Rise and Lead

With the fog of the massive disruptions of the last few years finally clearing, it’s prime time for Christian leaders to think, dream, and create a preferred future. And there’s no better way to do so than through a flourishing team. 

Reframing your outlook can lead to a bright future. In a world without disruption, leadership is not required. You simply manage what is. But tomorrow’s world marked by disruption requires innovation, imagination, and resilience. These are today’s marks of leadership. 

This is our call to your team: Do not settle for longing for the past or even managing what is now. Instead, rise and lead. Embrace the world as it is and lead through it, engaged fully with these new realities before you: 

New reality 1: Today’s world generally distrusts leadership. Culturally, much of what used to be accepted practice and understood norms for leadership and followership has largely vanished. Often in today’s new world, 

  • Direction is seen as dominance. 
  • Clarity is equated with control. 
  • Expectations are viewed as burdens. 
  • Accountability is called abuse. 

Of course, domineering, controlling, abusive leaders do exist (and they should be confronted, corrected, and if necessary, rooted out, for that brand of “leadership” is unacceptable). But the cultural conception of leadership itself is now often cast in those categories whether deserved or not. Leaders of the future must recognize the skepticism and altered expectations of those they lead. Resilient teams will provide a healthy context for directive leadership and accountability, with protections offered when that leadership goes awry.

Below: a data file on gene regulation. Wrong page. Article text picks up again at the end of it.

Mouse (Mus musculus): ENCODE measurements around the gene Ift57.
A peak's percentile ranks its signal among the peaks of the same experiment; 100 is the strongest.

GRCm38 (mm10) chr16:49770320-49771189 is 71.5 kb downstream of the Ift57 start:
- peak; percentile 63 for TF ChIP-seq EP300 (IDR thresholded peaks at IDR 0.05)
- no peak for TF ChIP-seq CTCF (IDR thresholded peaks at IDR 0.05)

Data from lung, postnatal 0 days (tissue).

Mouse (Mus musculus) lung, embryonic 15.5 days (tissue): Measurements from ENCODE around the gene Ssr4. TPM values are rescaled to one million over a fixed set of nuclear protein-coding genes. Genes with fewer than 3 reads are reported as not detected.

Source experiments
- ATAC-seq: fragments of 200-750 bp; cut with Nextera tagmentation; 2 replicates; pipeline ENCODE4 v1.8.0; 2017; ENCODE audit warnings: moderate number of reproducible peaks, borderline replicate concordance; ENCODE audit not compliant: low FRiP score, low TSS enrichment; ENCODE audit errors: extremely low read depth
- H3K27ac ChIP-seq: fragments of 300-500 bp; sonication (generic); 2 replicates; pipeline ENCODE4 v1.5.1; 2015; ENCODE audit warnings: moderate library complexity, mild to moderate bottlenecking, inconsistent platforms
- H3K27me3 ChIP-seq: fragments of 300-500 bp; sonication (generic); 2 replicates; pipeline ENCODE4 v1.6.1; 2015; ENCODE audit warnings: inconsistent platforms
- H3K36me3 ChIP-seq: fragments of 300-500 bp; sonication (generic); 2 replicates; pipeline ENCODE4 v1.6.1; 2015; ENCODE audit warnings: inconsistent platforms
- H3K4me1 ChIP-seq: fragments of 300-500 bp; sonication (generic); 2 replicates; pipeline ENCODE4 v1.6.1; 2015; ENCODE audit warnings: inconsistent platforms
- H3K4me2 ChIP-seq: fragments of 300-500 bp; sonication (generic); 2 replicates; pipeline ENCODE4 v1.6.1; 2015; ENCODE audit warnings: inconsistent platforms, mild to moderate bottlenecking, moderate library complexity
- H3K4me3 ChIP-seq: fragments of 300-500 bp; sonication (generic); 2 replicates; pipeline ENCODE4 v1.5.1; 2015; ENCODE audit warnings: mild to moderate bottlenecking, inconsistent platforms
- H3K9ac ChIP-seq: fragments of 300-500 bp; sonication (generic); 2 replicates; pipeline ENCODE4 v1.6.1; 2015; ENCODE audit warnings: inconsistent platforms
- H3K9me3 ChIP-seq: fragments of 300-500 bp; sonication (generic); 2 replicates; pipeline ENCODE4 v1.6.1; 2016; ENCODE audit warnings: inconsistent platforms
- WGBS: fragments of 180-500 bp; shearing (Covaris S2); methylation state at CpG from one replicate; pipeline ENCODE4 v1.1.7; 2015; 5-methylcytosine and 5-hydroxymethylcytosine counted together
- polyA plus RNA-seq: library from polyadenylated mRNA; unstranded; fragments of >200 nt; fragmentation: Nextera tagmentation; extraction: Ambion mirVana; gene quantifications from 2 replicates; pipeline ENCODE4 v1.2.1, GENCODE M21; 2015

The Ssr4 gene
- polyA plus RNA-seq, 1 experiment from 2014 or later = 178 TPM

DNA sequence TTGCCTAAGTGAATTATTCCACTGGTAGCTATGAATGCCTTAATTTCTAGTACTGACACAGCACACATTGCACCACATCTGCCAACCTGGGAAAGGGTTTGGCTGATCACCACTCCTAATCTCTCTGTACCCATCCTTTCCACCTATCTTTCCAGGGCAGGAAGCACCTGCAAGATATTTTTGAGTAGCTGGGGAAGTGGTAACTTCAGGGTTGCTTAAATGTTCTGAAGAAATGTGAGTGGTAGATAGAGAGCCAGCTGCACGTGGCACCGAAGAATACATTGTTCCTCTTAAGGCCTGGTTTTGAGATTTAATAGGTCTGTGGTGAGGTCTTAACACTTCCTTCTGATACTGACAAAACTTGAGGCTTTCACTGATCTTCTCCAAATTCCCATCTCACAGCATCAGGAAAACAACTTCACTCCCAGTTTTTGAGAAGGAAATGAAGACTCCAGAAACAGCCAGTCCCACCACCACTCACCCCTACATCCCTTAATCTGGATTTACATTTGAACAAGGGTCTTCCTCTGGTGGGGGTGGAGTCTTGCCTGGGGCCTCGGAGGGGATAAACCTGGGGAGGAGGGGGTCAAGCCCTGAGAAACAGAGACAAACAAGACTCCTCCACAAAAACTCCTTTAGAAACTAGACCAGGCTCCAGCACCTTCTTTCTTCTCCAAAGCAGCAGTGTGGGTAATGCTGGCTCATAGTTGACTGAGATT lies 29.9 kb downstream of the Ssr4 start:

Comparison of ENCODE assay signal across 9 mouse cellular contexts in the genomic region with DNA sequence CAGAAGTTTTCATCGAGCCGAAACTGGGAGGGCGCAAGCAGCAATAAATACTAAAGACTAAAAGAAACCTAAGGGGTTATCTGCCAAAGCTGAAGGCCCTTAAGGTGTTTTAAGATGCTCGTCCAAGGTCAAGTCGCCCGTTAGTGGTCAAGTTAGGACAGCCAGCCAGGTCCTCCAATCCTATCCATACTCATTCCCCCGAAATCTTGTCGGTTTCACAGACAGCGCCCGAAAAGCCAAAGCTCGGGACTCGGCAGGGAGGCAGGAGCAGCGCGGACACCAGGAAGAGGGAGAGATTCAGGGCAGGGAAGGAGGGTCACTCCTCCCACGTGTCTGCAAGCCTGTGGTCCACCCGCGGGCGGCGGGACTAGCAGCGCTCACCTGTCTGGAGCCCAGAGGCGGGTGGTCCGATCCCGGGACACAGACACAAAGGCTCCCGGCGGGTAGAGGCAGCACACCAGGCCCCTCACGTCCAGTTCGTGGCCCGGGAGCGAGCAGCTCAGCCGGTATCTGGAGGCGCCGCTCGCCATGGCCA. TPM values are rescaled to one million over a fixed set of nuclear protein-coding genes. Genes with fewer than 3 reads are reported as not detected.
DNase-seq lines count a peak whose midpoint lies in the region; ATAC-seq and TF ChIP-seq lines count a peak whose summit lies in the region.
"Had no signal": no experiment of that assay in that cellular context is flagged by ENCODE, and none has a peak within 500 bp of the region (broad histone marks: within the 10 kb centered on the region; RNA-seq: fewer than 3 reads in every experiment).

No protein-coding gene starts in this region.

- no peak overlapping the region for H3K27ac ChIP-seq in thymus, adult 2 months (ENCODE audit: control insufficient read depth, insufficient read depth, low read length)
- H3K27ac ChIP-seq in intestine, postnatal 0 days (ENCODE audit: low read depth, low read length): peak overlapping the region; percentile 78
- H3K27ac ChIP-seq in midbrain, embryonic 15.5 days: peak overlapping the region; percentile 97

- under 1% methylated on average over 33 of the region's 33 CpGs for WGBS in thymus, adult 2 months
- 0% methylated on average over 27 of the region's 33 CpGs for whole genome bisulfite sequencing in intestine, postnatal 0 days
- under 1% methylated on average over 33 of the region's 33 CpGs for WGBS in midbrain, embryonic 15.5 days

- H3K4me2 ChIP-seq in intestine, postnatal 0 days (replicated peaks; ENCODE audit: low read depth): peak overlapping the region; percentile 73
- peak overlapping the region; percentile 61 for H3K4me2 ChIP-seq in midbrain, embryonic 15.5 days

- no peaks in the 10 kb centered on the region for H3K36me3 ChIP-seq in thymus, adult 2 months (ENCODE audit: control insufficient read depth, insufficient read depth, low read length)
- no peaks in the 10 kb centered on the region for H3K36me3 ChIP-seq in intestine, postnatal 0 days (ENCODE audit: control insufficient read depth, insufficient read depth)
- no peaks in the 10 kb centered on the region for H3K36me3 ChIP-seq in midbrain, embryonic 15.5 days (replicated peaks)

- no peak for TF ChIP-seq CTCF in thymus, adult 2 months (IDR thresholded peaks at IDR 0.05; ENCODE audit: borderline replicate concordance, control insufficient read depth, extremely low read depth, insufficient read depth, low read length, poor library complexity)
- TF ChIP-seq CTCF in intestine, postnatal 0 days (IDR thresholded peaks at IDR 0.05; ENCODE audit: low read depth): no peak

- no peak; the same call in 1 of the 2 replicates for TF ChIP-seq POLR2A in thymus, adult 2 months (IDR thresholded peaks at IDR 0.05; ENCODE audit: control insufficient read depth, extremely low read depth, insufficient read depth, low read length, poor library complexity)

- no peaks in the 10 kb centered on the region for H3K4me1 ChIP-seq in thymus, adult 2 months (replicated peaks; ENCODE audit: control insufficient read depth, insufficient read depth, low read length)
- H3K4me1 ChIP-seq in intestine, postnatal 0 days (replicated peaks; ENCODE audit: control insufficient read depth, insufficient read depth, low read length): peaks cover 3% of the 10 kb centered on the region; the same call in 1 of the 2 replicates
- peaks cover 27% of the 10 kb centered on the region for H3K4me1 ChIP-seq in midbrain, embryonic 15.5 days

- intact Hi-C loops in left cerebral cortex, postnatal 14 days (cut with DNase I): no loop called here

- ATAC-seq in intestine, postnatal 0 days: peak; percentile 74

New reality 2: Team leadership is here to stay. Back in the old days (2015) when Warren and Ryan released Teams That Thrive, solo leadership paradigms were a dime a dozen, championed by nationally prominent leaders who sought to train individualistic leaders in their image. In the intervening years, when so many leaders imploded either personally, organizationally, or both, their stories have been memorialized in podcasts, the predominant news media of our time. These leadership collapses spurred a tectonic shift in followers’ expectations of those they allow to lead them. More and more, followers expect humility, the willingness to not only acknowledge but also organize based on an understanding of personal weakness, and to focus on personal and relational spiritual health. With these, followers hope they will be protected from the fall of that single leader. They expect leadership to be done by a team—for protection, for health, for trust, and for greater effectiveness. 

New reality 3: Your team is largely a new team. The Great Resignation that started in 2021 has transformed—or will transform—the membership of your team. Your team was likely not immune to this unprecedented shuffle. You may have said goodbye to trusted (or distrusted) colleagues, and hello to others, who brought new desires and requirements with them. 

New reality 4: Your new team comes with new expectations. Fewer employees willingly put work at the center of their lives; they require their workplaces to be places where they can pursue work that’s meaningful to them while they balance other desires in life. Team leaders who ignore this new reality will see continual turnover and, more importantly, will bang their heads against the wall when they just can’t seem to generate momentum on their given tasks. 

The greatest consequence of the Great Resignation was not team makeup but the Great Reset of employee expectations.